Modern nursing homes advertise themselves as communities for seniors who are looking for an enriching and active lifestyle in their golden years. Luxury communities with comprehensive services are popping up in every state. These communities are often self-sufficient, offering seniors a huge selection of lifestyle amenities, entertainment venues, and eateries. Unfortunately, seniors who don’t fit the active, fit senior mold often have difficulty being admitted to resort-style communities like these.
It is common for seniors to have mental health issues due to age, such as dementia or Alzheimer’s, that require them to enter a senior nursing care facility. In fact, just over 50% of seniors who enter nursing homes in 2013 and 2014 have dementia or some form of dementia. However, many seniors have other mental health conditions that society sees as more problematic. The same high-quality senior communities that welcome seniors with age-related mental problems often avoid those with depression, anxiety, personality disorders, bipolar illness or schizophrenia. Why is this?
Questions Of Care Or Finances
The bottom line of most nursing homes is their potential profit. Yes, they care about your loved one, and the staff really do want to help your senior live a happy life. However, the stigma attached with some mental disorders can leave seniors feeling shunned. The aggression, depression, and agitation associated with severe mental illness (SMI) makes it harder for diagnosed seniors to find proper placement in resort-style communities or assisted-living facilities, since the caretakers who work here are often untrained in how to care for those who have more serious medical needs and won’t stay working for a community where the seniors become difficult or stressful to care for.
Researchers from Rutgers University recently discovered that between 2012-2014, seniors who were diagnosed with SMI were less likely to obtain admittance to five-star nursing homes. In fact, the study found that those with behavioral health problems were up to 28% more likely to be sent to a one-star nursing home (as ranked by the Centers for Medicare and Medicaid Services) than those who had no mental problems.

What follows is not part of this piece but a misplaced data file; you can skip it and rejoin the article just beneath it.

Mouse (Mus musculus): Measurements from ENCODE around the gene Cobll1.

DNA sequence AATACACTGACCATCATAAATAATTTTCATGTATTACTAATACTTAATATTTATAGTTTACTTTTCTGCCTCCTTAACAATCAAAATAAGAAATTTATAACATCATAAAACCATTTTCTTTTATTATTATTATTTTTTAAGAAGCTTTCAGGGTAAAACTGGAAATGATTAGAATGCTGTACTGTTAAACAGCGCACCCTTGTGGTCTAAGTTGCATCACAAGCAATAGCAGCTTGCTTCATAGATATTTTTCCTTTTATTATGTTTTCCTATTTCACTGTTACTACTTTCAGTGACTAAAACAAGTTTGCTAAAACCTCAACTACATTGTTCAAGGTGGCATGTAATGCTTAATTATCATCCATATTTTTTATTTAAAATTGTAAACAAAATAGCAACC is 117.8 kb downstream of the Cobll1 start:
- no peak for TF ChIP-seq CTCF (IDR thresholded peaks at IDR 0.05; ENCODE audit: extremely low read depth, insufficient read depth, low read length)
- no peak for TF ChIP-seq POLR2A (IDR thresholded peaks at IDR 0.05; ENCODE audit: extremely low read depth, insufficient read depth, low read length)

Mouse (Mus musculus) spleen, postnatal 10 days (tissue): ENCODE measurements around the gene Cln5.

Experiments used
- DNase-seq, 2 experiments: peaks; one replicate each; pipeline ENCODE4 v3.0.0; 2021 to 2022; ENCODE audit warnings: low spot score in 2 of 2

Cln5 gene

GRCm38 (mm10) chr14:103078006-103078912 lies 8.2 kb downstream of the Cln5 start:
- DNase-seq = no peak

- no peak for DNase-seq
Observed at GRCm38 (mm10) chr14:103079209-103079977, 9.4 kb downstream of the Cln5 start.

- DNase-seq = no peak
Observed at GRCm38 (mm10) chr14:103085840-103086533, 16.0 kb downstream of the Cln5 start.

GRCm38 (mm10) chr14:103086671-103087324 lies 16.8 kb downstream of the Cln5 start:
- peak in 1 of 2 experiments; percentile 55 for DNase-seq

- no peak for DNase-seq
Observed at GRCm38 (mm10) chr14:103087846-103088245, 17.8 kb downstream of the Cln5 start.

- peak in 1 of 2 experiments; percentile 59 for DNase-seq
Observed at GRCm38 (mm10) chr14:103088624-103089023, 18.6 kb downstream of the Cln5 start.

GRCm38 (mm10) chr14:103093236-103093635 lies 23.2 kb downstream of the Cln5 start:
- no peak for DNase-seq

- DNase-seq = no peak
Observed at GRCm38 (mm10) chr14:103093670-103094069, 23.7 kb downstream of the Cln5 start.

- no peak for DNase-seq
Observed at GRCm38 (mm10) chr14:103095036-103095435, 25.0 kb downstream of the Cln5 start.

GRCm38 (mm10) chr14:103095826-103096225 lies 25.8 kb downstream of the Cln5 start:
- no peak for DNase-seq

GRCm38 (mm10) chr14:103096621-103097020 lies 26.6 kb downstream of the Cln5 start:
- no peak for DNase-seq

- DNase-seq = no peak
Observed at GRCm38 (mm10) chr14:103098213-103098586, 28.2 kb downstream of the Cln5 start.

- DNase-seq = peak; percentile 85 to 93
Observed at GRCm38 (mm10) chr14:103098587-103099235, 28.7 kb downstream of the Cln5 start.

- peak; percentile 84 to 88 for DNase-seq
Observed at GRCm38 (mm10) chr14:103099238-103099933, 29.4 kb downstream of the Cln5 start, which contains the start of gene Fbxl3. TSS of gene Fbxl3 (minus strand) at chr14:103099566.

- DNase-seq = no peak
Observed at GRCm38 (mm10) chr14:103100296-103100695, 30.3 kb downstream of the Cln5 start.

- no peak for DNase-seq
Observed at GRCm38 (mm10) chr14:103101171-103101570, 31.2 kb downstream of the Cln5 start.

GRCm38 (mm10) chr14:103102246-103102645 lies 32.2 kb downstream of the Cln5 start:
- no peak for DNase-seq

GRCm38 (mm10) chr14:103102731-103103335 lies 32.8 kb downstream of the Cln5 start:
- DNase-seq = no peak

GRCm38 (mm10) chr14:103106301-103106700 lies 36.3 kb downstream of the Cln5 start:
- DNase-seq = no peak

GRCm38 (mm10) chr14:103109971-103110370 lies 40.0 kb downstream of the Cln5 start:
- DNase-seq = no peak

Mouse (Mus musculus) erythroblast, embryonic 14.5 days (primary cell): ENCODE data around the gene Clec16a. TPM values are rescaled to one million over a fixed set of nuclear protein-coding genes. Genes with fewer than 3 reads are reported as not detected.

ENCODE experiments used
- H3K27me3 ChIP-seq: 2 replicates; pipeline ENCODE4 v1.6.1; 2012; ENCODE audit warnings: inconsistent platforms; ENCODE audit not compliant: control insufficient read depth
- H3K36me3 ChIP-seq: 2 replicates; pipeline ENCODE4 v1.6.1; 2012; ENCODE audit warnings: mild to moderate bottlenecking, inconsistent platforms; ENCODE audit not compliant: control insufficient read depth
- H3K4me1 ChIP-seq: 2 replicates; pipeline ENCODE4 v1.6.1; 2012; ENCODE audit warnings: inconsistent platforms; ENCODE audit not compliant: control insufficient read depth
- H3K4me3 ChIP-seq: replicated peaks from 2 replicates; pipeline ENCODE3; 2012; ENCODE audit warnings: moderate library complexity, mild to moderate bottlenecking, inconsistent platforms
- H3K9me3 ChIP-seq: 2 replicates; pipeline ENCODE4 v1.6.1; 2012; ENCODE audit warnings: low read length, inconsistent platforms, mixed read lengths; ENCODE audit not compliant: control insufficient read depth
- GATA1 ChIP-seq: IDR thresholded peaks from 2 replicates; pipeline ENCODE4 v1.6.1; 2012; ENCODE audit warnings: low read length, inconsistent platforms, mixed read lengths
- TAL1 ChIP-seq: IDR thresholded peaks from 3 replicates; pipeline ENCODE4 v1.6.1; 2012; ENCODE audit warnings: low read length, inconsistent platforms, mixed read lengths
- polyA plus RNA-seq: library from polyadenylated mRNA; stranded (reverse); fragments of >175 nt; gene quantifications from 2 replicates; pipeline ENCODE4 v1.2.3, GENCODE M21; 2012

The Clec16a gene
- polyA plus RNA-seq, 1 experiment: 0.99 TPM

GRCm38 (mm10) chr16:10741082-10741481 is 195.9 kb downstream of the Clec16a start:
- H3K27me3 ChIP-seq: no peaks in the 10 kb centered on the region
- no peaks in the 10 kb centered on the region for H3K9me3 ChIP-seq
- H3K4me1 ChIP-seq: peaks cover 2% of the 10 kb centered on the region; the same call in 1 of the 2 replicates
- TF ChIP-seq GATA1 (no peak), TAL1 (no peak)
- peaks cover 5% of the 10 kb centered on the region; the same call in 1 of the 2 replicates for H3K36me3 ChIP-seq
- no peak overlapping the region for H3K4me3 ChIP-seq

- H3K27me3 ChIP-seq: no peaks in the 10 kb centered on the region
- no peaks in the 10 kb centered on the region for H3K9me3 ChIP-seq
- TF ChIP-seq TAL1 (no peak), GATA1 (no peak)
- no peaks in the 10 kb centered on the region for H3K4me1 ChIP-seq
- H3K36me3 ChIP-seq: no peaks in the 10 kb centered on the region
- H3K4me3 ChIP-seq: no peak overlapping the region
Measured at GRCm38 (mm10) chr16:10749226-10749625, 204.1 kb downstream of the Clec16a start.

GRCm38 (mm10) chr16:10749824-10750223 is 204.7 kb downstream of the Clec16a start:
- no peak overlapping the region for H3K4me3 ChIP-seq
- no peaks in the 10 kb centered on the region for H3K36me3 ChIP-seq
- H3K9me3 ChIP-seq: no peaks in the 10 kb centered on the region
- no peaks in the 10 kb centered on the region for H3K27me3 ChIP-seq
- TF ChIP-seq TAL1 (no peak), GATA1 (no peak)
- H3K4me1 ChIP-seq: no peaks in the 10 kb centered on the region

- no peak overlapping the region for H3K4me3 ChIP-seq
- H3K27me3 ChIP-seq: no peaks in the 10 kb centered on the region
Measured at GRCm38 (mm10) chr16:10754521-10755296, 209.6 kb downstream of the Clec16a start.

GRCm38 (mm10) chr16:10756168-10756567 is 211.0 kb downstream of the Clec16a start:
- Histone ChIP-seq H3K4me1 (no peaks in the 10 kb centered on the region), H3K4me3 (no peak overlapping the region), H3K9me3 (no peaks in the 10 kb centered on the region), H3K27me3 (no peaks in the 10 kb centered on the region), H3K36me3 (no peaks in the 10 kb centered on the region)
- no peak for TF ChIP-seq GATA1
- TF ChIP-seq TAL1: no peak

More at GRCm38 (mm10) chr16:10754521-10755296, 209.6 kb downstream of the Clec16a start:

There is definitely a gap in care between those with mental disorders and those whose physical condition alone necessitates admittance to a nursing home. Whether it is fear on the part of the nurse or caretaker or ignorance of the condition, seniors who have mental health issues are often pushed to the side, put last on the list to interact with and sometimes ignored completely when opportunities for social interaction arise.
There are many ways to improve the living condition of seniors who have a mental illness. Some of them include:
- Better training to teach caretakers and nurses about the different types of mental illness out there, to reduce the stigma attached to various disorders.
- Movement of some seniors to home care with 24-hour attendants, where they can receive the one-on-one attention they need in a comfortable setting.
- More staff to deal with those patients who are typically left out of social situations.
Sadly, there are no laws that require high-quality nursing homes to accept patients who have severe mental illnesses, which is why they end up in the care of nursing homes that are low-quality in the first place. If your loved one needs the full-time medical care available in nursing homes but you don’t want to take a chance with just “any nursing home,” check out the CMS nursing home ratings page to find the right place for your senior loved one.